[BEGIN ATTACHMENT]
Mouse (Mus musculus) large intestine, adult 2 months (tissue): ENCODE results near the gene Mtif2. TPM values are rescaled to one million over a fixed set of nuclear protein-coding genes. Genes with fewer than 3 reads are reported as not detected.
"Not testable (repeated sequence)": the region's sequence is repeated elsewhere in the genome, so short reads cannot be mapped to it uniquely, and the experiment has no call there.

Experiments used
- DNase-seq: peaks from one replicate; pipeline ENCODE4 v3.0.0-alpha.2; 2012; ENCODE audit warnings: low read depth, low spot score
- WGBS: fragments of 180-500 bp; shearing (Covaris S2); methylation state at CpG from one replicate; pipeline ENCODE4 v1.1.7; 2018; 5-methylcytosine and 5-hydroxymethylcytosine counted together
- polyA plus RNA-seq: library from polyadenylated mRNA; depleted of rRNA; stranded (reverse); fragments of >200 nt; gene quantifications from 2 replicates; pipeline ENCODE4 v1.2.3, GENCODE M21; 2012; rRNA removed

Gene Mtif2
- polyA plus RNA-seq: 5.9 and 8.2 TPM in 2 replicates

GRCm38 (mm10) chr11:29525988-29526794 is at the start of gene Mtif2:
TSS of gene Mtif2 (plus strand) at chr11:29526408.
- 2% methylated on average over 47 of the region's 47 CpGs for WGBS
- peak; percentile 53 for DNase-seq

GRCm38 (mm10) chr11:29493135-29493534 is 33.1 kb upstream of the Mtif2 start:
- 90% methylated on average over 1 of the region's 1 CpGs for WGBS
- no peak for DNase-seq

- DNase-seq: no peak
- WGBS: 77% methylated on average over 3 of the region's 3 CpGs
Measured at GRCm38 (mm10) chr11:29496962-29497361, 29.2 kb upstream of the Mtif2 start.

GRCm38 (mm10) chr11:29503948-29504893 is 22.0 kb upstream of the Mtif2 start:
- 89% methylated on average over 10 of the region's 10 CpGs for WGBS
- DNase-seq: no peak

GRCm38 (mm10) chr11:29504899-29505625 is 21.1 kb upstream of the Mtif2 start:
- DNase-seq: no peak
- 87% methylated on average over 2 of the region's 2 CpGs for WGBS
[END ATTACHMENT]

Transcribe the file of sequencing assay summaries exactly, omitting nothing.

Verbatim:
Mouse (Mus musculus) large intestine, adult 2 months (tissue): ENCODE results near the gene Mtif2. TPM values are rescaled to one million over a fixed set of nuclear protein-coding genes. Genes with fewer than 3 reads are reported as not detected.
"Not testable (repeated sequence)": the region's sequence is repeated elsewhere in the genome, so short reads cannot be mapped to it uniquely, and the experiment has no call there.

Experiments used
- DNase-seq: peaks from one replicate; pipeline ENCODE4 v3.0.0-alpha.2; 2012; ENCODE audit warnings: low read depth, low spot score
- WGBS: fragments of 180-500 bp; shearing (Covaris S2); methylation state at CpG from one replicate; pipeline ENCODE4 v1.1.7; 2018; 5-methylcytosine and 5-hydroxymethylcytosine counted together
- polyA plus RNA-seq: library from polyadenylated mRNA; depleted of rRNA; stranded (reverse); fragments of >200 nt; gene quantifications from 2 replicates; pipeline ENCODE4 v1.2.3, GENCODE M21; 2012; rRNA removed

Gene Mtif2
- polyA plus RNA-seq: 5.9 and 8.2 TPM in 2 replicates

GRCm38 (mm10) chr11:29525988-29526794 is at the start of gene Mtif2:
TSS of gene Mtif2 (plus strand) at chr11:29526408.
- 2% methylated on average over 47 of the region's 47 CpGs for WGBS
- peak; percentile 53 for DNase-seq

GRCm38 (mm10) chr11:29493135-29493534 is 33.1 kb upstream of the Mtif2 start:
- 90% methylated on average over 1 of the region's 1 CpGs for WGBS
- no peak for DNase-seq

- DNase-seq: no peak
- WGBS: 77% methylated on average over 3 of the region's 3 CpGs
Measured at GRCm38 (mm10) chr11:29496962-29497361, 29.2 kb upstream of the Mtif2 start.

GRCm38 (mm10) chr11:29503948-29504893 is 22.0 kb upstream of the Mtif2 start:
- 89% methylated on average over 10 of the region's 10 CpGs for WGBS
- DNase-seq: no peak

GRCm38 (mm10) chr11:29504899-29505625 is 21.1 kb upstream of the Mtif2 start:
- DNase-seq: no peak
- 87% methylated on average over 2 of the region's 2 CpGs for WGBS